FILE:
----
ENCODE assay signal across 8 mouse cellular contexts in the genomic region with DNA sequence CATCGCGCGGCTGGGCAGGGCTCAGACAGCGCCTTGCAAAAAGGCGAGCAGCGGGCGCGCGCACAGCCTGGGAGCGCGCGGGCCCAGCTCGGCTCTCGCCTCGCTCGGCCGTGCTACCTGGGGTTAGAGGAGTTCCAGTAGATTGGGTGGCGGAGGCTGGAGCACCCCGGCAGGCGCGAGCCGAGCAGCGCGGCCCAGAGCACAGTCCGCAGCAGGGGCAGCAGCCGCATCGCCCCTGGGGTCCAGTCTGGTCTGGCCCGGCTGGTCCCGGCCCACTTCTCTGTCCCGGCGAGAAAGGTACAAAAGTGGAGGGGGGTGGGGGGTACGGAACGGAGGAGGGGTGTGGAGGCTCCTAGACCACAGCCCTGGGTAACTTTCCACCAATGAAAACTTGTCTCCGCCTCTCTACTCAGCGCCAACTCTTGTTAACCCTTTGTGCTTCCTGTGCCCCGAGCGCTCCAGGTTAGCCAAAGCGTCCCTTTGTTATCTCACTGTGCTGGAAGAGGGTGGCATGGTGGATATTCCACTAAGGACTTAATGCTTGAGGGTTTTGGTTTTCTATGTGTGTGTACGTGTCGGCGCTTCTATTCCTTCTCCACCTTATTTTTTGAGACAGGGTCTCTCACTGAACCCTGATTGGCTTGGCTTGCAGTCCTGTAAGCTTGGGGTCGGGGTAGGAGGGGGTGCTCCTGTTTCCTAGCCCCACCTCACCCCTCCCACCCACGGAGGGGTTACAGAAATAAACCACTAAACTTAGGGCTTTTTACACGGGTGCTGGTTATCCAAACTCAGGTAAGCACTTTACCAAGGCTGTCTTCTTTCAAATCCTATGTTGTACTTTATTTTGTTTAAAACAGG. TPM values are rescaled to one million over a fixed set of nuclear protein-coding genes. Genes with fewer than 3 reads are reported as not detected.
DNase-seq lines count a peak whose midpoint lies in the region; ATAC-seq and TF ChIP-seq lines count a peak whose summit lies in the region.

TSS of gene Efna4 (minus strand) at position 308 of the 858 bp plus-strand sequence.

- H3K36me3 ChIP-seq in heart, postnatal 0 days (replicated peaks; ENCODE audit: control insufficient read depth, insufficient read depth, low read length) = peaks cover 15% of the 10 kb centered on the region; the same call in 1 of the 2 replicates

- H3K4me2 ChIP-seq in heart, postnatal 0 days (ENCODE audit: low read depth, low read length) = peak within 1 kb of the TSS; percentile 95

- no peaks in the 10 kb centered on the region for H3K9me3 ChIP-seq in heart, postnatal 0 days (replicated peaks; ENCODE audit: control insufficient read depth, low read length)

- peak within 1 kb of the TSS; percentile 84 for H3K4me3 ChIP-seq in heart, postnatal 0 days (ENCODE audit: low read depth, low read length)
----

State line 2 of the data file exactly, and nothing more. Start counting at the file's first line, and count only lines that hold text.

DNase-seq lines count a peak whose midpoint lies in the region; ATAC-seq and TF ChIP-seq lines count a peak whose summit lies in the region.